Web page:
In our continuation of our Furniture History series, today we delve into the world of Rococo furniture. Rococo was an 18th century art movement originated in France at the height of its monarchy. The influence of French furniture was predominant in Europe at this time and French designs were widely imitated.
What’s interesting about the Rococo style is that it originated as a backlash against the rigid and heavy style of the Baroque.
Although also a complicated style, Rococo is viewed as more graceful and light than the Baroque. The main characteristics were the use of fluid lines and curves, ornate designs and patterns based on flowers, vines and shells.
Door with Rococo-esque detail
The use of sinuous, curvilinear forms and asymmetrical designs was introduced en masse in the production of furniture for the Royal and aristocratic classes.
We must highlight here the importance of Juste-Aurèle Meissonier. Meissonier was a goldsmith to king Louis XV, a sculptor and an architect. His role in creating the Rococo was immense as he developed artistic features to be abundantly found in Rococo furniture and interior design: the C-scroll, scrolled foliage and floral motifs, to name a few.
Commode by André Charles Boulle
One of the most popular pieces of this time was the bombé commode. A chest of drawers often with a marble top and with a surface enriched with finely modelled ormolu mounts.
The use of marquetry in decoration also gained importance. Furniture was often decorated with marquetry of floral or geometric patterns combined with ormolu mounts.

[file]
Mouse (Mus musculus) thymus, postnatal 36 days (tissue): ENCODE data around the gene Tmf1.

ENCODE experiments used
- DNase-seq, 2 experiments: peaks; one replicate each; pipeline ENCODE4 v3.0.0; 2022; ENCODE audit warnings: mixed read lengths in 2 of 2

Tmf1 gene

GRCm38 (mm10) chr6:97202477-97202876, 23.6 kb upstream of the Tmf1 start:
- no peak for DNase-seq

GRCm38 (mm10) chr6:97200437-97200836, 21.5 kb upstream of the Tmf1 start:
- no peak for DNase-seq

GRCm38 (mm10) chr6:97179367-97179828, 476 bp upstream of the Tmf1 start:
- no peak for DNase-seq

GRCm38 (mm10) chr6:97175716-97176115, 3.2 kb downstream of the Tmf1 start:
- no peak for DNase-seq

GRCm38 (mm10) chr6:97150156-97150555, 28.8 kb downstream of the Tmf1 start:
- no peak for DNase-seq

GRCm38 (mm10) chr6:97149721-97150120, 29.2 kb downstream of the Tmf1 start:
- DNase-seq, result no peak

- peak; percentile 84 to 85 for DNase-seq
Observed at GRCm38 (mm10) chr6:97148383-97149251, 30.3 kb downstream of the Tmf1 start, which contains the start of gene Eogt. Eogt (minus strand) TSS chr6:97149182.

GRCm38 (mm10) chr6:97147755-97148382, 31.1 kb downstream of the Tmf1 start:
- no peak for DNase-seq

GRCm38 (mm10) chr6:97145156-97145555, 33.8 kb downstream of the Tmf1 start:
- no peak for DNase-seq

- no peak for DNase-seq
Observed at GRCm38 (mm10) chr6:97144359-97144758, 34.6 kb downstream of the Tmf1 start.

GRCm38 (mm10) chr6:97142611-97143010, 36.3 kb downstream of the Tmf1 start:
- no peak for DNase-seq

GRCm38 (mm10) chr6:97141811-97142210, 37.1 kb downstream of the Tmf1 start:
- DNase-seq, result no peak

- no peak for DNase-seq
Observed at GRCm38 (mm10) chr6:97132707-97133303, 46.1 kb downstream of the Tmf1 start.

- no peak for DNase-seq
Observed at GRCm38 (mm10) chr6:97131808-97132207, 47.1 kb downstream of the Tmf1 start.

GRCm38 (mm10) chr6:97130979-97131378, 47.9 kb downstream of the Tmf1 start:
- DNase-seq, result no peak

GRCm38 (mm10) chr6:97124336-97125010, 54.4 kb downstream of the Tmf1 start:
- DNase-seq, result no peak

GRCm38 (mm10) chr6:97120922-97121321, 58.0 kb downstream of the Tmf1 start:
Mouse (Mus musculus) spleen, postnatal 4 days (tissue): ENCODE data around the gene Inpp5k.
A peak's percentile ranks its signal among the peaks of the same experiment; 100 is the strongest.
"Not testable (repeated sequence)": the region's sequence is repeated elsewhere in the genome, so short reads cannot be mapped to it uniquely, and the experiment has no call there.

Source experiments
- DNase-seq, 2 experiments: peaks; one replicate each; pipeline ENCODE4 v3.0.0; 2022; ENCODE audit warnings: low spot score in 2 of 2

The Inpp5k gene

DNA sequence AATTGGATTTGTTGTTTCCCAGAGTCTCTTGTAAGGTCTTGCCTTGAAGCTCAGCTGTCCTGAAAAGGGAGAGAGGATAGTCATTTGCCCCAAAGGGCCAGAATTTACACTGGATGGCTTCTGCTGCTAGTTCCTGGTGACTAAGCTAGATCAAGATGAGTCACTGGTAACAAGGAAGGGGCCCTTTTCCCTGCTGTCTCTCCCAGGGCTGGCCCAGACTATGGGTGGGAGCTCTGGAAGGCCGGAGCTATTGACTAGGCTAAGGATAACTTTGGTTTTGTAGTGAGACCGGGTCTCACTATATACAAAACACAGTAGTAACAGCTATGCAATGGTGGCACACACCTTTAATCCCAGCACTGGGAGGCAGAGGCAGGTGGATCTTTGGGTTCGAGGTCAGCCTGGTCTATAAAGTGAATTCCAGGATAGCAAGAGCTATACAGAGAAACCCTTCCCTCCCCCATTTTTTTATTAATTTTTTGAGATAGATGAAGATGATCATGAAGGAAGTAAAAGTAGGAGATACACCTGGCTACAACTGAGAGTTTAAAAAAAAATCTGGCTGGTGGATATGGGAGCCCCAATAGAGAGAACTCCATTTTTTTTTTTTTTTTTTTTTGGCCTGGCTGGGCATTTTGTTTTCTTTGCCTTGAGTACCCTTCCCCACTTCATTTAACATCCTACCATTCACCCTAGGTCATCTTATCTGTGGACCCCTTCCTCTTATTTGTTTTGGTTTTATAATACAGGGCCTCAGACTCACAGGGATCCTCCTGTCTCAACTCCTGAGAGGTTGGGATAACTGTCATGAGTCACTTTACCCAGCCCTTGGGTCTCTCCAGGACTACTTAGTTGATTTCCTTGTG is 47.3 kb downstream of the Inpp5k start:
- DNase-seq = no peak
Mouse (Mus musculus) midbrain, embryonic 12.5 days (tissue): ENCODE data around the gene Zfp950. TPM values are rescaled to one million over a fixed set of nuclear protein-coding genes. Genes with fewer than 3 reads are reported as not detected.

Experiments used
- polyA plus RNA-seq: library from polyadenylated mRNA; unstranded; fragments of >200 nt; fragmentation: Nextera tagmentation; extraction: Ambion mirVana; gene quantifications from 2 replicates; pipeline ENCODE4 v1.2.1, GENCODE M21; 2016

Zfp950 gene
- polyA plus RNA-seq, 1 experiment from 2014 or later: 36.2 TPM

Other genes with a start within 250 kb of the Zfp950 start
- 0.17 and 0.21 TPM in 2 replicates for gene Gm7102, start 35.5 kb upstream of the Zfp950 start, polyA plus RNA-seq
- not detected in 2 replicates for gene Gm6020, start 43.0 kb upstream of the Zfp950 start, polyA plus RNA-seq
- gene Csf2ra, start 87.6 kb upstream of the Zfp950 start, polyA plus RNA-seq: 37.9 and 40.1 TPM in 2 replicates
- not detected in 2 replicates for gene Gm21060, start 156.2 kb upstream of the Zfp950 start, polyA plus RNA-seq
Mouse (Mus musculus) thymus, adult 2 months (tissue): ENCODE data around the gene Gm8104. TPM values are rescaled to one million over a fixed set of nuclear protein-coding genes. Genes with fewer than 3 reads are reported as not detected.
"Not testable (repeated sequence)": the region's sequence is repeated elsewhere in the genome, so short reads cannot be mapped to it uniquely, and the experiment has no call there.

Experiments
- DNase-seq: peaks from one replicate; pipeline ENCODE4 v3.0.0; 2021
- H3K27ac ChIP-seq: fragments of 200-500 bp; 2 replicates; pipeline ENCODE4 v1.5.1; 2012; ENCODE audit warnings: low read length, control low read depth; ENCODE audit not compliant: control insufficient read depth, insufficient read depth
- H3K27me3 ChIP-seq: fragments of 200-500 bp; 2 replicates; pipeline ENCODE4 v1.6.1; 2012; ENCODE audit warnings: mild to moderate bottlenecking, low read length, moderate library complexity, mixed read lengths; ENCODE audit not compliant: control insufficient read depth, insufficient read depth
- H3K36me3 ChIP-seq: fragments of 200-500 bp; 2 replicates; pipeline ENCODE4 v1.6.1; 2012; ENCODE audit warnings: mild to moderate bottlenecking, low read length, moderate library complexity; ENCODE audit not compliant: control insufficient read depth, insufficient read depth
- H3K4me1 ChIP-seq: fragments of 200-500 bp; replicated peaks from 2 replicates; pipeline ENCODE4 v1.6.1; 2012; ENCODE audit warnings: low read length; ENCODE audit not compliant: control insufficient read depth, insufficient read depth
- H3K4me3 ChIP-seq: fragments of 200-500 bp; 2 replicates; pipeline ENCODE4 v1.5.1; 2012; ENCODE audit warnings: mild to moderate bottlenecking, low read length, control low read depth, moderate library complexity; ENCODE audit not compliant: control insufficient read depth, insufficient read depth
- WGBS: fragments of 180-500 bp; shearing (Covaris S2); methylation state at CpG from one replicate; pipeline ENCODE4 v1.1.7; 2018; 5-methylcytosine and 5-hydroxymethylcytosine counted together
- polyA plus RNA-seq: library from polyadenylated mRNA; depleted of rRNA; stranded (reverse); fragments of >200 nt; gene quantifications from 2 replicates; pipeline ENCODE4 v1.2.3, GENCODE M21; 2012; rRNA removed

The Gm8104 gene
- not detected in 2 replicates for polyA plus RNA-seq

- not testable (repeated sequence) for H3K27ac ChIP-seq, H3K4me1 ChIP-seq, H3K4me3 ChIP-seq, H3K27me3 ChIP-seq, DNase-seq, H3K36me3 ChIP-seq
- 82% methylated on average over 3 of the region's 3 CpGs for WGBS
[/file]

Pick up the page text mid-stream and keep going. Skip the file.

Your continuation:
In painting as in interior design, Rococo represented a certain lightness of heart and delicacy with its intricate ornamentation, fluidity of movement, playfulness and choice of intimate mythological scenes, love scenes and images of daily life.
Rococo style in painting. The Shepherdess from Jean-Honoré Fragonard
The love of luxury and exuberance characteristic of the 18th century French monarchy, before the French Revolution (1789) still lives in the European collective imagination to this day. Not strangely than, every act of daily life performed by an aristocrat was catered to by some specialized piece of furniture or object designed for that act alone. Basic furniture pieces like chairs, tables, wardrobes, etc were designed and decorated in innumerable forms.
The cabinet makers imagination had no boundaries during this time.
Source of information:
1. Encyclopedia Britanicca